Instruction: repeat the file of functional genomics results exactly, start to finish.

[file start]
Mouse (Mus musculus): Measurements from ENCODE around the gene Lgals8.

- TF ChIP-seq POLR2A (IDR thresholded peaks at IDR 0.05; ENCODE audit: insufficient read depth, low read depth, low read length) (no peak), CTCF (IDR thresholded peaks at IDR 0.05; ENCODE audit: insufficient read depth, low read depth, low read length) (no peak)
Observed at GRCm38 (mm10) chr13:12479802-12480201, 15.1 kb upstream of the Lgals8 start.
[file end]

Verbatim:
Mouse (Mus musculus): Measurements from ENCODE around the gene Lgals8.

- TF ChIP-seq POLR2A (IDR thresholded peaks at IDR 0.05; ENCODE audit: insufficient read depth, low read depth, low read length) (no peak), CTCF (IDR thresholded peaks at IDR 0.05; ENCODE audit: insufficient read depth, low read depth, low read length) (no peak)
Observed at GRCm38 (mm10) chr13:12479802-12480201, 15.1 kb upstream of the Lgals8 start.